Well, here we are some two millennia later and we are no less confronted with this commandment from our Lord then Peter was. “Love one another,” Jesus said. But what is the standard for that love? It is found in the clause – “as I have loved you.” How did Jesus love? With reckless abandon, breaking all the rules. He was friends with tax collectors, he ate dinner with prostitutes, he allowed women into his inner circle, he washed his friends dirty feet. He reached out to all kinds, especially to those whom the rest of the world would shun. His love was a love that was risky and uncomfortable, daring and dangerous, and he ultimately paid with his life because of this love.
Margaret Guenther, a great preacher and teacher, once wrote – “We have cheapened love by using the word carelessly. We have confused the sentimentality of the Hallmark card with the deep, dark mystery of love that is manifested for us in the incarnate Christ. Yes, love can be warm, enfolding and sheltering. Yes, love can feel good. But love can also be strong and difficult. It can be an impossible challenge.” To love as Jesus loved is precisely to take on this challenge.
There is a great story about a father who overheard his two little daughters playing church one afternoon. One of them was explaining to the other what all the parts of the liturgy meant. “Do you know what it means at the end of the service when the priest does this?” she asked (making the sign of the cross.) “It means some of you go out this way, and some of you go out that way.” The little girl was right. The cross, and the love which compelled Jesus to hang upon it, sends us and scatters us into the world. Someone has said that the really important thing for any church is not how many it seats but how many it sends. How many it sends out into the world commanded to use a strange looking power, the greatest power the world has ever known, the power of suffering love.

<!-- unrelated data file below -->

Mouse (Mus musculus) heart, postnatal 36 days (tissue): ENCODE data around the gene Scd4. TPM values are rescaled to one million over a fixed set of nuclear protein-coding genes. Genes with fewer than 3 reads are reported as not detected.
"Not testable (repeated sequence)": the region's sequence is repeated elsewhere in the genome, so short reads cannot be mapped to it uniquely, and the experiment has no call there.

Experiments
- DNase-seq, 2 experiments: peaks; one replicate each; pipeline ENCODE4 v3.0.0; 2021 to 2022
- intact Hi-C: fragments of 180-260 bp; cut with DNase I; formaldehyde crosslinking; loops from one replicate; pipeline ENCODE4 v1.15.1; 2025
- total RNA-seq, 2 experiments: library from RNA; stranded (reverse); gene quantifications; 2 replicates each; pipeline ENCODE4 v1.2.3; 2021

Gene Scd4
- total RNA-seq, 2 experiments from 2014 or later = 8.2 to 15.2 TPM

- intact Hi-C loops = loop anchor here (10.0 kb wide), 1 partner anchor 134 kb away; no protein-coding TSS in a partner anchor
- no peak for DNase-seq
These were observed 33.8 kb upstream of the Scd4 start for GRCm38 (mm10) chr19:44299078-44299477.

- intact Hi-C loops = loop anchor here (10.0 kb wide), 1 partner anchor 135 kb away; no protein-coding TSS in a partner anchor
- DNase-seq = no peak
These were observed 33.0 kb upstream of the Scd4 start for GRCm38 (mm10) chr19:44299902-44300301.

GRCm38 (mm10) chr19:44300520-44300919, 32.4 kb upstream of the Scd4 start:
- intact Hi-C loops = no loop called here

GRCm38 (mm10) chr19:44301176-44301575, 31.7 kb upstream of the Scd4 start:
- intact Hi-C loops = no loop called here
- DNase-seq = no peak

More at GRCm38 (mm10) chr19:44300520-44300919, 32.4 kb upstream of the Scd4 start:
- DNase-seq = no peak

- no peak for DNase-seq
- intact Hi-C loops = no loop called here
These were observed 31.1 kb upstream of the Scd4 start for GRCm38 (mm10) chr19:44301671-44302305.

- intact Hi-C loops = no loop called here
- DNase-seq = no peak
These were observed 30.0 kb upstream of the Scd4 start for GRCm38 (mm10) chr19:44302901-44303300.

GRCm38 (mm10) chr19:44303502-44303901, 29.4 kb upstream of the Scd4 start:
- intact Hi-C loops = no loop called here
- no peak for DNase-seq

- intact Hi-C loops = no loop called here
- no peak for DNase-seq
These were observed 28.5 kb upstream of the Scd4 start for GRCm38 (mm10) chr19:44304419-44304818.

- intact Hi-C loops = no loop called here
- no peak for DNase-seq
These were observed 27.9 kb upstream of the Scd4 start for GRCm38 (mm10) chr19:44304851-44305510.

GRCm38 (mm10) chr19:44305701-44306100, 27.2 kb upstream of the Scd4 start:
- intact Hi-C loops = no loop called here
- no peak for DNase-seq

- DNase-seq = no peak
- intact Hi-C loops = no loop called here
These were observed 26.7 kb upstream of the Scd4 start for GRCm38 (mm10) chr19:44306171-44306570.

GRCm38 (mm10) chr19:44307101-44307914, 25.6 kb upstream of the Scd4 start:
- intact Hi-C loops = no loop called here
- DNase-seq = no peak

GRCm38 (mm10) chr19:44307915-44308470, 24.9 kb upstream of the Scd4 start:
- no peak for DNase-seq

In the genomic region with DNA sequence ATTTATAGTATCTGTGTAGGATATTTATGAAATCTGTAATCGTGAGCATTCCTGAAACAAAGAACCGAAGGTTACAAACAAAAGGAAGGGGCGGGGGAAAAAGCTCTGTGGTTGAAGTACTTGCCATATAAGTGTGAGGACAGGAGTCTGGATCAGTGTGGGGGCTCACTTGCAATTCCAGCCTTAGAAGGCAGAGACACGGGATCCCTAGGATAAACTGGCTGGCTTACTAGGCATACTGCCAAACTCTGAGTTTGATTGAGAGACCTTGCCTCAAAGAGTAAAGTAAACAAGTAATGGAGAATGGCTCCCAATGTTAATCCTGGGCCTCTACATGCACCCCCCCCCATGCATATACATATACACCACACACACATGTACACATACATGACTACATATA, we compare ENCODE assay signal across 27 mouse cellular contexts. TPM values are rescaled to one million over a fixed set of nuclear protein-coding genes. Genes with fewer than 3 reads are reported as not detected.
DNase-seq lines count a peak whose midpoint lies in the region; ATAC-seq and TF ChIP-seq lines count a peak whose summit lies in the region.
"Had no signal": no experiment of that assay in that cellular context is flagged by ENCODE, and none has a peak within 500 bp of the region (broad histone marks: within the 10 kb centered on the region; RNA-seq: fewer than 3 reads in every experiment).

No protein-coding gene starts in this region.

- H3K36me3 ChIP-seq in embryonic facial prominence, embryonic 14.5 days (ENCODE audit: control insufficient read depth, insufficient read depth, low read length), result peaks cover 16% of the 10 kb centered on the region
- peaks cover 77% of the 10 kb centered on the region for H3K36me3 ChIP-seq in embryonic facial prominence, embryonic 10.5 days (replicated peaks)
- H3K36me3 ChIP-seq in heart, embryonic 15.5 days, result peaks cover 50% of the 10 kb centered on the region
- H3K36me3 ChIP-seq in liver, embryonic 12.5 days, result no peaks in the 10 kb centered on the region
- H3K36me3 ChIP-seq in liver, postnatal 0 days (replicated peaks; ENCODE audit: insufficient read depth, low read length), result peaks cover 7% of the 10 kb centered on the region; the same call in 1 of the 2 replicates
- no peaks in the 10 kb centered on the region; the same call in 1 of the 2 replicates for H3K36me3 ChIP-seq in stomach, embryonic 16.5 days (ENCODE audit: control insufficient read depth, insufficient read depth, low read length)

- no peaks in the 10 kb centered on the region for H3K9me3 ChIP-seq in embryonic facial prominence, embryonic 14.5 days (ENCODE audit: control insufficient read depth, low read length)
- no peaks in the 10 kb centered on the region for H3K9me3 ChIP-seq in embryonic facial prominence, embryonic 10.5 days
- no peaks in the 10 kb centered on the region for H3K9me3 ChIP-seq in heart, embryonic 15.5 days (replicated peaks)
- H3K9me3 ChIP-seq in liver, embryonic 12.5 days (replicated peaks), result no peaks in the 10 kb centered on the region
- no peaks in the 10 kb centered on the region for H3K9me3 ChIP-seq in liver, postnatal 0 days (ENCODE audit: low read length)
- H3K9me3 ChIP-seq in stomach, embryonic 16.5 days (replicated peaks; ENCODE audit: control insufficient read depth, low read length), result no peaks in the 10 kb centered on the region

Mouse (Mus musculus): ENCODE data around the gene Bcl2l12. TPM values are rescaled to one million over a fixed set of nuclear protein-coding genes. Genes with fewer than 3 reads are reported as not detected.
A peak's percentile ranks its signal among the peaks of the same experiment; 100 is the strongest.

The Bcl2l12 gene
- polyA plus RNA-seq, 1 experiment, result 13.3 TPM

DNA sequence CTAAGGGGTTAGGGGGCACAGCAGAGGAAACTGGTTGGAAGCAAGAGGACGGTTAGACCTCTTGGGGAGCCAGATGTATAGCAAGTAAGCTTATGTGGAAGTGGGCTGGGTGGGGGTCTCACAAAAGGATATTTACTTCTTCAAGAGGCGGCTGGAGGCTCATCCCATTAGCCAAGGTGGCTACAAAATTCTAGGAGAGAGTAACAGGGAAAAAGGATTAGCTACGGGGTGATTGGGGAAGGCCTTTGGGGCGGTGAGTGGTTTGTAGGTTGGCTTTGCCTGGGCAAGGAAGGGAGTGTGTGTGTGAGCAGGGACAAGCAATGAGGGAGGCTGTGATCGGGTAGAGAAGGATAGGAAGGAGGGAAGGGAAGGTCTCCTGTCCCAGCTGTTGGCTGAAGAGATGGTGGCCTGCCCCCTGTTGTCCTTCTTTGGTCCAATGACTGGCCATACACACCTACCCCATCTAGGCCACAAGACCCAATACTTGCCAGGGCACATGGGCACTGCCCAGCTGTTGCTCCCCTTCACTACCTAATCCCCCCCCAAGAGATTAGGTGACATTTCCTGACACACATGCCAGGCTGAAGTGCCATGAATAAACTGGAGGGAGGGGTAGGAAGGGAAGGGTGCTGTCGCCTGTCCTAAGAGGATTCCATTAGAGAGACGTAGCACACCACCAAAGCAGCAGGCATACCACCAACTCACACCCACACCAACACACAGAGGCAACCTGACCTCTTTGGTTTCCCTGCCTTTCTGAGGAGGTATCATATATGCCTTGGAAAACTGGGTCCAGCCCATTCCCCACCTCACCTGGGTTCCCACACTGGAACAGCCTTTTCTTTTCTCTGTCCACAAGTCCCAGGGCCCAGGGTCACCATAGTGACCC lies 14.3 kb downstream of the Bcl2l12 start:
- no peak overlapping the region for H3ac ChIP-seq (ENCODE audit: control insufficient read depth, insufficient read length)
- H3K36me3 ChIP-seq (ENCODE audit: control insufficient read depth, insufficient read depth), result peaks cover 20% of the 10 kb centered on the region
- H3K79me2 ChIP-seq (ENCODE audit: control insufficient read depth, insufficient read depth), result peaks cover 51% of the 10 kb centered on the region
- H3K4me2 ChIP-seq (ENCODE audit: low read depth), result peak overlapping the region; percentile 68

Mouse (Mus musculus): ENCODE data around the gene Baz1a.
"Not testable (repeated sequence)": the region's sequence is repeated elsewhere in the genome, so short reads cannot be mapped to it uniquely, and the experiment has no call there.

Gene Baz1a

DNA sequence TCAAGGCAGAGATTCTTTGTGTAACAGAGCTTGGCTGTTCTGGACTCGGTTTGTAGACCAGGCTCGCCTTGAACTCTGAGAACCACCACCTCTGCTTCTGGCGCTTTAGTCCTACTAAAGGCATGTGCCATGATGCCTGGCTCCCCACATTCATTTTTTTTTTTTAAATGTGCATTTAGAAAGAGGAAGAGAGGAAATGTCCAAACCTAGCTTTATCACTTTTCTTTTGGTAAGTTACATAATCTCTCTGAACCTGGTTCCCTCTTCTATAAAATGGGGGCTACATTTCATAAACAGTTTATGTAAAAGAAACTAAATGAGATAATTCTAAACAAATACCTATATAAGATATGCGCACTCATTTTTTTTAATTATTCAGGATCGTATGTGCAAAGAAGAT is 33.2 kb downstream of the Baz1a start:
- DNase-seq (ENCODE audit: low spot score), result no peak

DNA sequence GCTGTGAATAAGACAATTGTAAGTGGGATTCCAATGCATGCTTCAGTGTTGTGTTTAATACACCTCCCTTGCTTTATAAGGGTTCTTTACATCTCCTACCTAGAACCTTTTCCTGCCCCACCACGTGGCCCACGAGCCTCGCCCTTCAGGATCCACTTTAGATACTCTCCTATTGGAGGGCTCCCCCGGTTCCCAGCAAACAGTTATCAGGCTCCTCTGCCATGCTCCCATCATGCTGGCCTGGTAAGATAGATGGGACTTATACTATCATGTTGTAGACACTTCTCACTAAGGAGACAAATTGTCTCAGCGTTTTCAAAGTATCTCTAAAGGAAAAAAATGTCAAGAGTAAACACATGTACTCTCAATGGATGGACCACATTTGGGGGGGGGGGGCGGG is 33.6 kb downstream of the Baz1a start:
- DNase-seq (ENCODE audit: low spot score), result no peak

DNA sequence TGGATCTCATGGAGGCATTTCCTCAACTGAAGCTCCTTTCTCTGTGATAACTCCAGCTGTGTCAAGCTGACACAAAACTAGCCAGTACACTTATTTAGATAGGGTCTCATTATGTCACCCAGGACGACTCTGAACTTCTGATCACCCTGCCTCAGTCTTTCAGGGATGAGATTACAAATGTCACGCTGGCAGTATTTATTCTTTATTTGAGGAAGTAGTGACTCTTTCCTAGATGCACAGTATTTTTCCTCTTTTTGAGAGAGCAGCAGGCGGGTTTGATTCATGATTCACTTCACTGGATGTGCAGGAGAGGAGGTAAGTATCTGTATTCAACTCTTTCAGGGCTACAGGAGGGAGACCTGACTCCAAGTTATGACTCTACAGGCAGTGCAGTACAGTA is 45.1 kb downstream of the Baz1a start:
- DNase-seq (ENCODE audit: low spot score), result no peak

Make no mistake about it, you and I are commanded, commanded to love, commanded to go out into the world and live out the same reckless and risky love that Jesus did. That means the first people we are to love are the ones we think most unlovable. This takes courage, it takes discipline, it requires sacrifice. Heck, it may even start a church fight from time to time. But the love of Christ is too big to be limited and too powerful not to share. Remember, love one another as I have loved you. It isn’t a suggestion, it is in fact the only rule we are commanded to follow. Amen.